Mad Heaven by Peter Eldridge http://www.jazzreview.com/cd-reviews/jazz-vocals-cd-reviews/mad-heaven-by-peter-eldridge.html http://www.jazzreview.com/cd-reviews/jazz-vocals-cd-reviews/mad-heaven-by-peter-eldridge.html Vocalist/pianist Peter Eldridge, perhaps best known for his work with the Grammy winning New York Voices, delivers a Latin-inspired collection of sleek songwriting with Mad Heaven, his first venture for Palmetto Records. Following in the footsteps of his critically acclaimed, self-produced 2005 release Decorum, Eldridge offers up sophisticated arrangements and clever, personalized lyrics, accompanied by a top notch crew of jazz sidemen. Eldridge's music finds comfort in a variety of Brazilian gr
Vocalist/pianist Peter Eldridge, perhaps best known for his work with the Grammy winning New York Voices, delivers a Latin-inspired collection of sleek songwriting with Mad Heaven, his first venture for Palmetto Records. Following in the footsteps of his critically acclaimed, self-produced 2005 release Decorum, Eldridge offers up sophisticated arrangements and clever, personalized lyrics, accompanied by a top notch crew of jazz sidemen.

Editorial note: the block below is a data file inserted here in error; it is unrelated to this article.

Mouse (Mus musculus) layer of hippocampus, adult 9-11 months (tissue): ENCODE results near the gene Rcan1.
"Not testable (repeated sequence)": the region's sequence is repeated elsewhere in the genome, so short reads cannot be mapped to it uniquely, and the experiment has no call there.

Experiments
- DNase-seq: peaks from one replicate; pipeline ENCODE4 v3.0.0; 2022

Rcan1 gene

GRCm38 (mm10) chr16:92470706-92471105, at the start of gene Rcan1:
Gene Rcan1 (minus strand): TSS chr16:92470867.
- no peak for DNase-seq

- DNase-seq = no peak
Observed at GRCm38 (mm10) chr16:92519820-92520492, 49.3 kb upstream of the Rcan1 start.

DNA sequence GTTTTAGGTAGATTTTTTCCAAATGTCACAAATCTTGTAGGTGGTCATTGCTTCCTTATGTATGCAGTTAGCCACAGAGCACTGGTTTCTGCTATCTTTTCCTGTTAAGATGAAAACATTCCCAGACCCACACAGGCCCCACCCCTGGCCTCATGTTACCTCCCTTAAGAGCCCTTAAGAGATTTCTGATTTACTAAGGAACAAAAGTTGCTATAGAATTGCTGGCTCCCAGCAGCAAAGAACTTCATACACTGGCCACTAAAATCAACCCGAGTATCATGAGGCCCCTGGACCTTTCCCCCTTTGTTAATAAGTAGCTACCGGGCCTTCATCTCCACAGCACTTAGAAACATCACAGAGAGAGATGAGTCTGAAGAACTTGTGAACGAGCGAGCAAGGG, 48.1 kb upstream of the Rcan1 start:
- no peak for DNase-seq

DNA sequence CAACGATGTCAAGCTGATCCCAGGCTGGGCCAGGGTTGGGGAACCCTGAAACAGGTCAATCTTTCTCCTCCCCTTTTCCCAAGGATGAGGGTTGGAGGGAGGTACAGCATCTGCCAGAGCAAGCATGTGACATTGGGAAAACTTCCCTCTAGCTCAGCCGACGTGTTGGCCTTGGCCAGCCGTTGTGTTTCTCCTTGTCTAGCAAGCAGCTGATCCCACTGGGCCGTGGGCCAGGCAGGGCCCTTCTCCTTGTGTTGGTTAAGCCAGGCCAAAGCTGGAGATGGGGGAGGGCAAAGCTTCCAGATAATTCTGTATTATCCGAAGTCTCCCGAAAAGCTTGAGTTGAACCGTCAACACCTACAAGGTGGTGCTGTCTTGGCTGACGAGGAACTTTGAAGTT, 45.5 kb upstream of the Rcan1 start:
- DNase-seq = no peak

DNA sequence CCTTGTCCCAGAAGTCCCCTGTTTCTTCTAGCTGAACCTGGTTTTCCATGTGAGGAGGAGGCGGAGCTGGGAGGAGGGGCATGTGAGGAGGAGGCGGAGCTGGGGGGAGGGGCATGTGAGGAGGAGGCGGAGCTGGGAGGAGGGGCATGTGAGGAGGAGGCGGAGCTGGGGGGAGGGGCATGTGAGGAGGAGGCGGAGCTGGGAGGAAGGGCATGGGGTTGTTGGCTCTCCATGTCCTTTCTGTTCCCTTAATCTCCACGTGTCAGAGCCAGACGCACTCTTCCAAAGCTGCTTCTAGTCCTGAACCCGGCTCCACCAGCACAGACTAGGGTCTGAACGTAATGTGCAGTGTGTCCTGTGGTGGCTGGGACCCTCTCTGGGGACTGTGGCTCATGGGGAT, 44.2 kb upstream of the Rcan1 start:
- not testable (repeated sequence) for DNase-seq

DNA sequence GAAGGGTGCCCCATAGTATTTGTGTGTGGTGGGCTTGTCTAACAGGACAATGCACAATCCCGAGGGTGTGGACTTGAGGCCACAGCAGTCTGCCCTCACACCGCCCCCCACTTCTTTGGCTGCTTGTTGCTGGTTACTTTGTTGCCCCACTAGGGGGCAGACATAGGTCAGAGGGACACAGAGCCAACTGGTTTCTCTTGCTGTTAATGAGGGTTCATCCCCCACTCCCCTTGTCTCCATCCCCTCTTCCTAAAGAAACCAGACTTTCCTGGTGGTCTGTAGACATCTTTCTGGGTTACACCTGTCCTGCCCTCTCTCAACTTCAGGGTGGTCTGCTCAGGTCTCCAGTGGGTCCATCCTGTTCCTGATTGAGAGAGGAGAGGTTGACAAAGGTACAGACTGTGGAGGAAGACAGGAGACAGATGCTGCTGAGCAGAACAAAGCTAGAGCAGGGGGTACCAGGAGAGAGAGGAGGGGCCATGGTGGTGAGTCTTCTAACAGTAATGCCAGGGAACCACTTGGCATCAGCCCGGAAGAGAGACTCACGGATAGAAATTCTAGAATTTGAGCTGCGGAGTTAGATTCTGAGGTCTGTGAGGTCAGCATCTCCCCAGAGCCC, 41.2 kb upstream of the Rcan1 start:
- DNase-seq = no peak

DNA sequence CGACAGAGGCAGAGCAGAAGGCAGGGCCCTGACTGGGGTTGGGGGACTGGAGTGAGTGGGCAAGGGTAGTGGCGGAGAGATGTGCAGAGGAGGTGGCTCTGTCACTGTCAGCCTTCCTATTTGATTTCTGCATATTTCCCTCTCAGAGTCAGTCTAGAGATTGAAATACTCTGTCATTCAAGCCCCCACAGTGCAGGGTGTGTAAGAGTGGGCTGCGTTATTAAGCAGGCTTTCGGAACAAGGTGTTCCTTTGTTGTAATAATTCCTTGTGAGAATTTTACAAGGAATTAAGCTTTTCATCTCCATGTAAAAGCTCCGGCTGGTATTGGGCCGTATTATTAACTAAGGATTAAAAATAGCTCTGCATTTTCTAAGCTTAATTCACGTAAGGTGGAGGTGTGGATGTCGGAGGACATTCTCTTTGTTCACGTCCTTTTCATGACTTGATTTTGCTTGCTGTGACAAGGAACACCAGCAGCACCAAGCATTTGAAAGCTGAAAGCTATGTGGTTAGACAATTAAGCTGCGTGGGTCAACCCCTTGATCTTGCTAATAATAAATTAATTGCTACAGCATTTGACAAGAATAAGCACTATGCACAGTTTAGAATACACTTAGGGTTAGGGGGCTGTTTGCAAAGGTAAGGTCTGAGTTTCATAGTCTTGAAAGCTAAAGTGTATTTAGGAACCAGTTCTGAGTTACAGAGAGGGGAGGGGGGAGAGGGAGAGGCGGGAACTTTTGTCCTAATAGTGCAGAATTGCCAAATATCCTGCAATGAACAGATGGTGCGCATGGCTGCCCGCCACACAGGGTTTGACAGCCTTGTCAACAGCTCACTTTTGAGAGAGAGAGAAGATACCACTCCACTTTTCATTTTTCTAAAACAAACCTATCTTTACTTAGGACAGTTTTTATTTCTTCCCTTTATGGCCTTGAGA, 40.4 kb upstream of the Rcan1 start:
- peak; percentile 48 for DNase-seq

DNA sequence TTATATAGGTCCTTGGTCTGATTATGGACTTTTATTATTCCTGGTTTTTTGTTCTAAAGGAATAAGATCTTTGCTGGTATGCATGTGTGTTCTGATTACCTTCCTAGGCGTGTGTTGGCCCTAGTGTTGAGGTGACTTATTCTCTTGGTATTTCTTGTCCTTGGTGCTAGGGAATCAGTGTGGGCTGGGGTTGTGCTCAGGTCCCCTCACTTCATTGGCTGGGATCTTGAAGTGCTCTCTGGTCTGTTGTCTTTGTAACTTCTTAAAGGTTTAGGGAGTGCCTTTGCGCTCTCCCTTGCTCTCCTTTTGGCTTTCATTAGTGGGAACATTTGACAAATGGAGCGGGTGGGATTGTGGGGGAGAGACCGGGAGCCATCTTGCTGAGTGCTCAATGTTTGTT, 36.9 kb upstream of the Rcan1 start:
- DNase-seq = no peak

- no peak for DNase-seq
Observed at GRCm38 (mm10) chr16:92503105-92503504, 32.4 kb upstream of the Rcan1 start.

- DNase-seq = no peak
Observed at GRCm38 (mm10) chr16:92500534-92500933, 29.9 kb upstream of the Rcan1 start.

Eldridge's music finds comfort in a variety of Brazilian grooves, incorporating highly-syncopated rhythms into his melodies, allowing for his prose to unfold quite naturally without an over-reliance on predictable verse-chorus formulas. The grey area of relationships, filled with ups-and-downs and mixed emotions seem to be the focus of Eldridge's preferred subject matter. His tales are most convincing on the propulsive title track, the lush "No Tomorrow" and the hopeful samba "Warm December," featuring powerful background vocals and fine tenor saxophone work from Darmon Meader."

Another tenor saxophonist, the multi-faceted Joel Frahm, is a welcome solo voice on a handful of tracks, including "Betty's Bossa (Chamego)," a stand-out track with infectious wordless vocalizing. The rhythm team of drummer Ben Wittman and bassist Tim LeFebvre are rock-solid throughout. Wittman demonstrates ultra-sensitivity accompanying Eldridge through the opening of Antonio Carlos Jobim's "Someone to Light Up My Life."

Mad Heaven showcases Eldridge as a major player in vocal jazz, revealing an artist of extraordinary depth and conviction.

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morrice.blackwell@gmail.com (John Vincent Barron) Jazz Vocals - CD Reviews Sun, 13 Mar 2011 19:00:00 -0500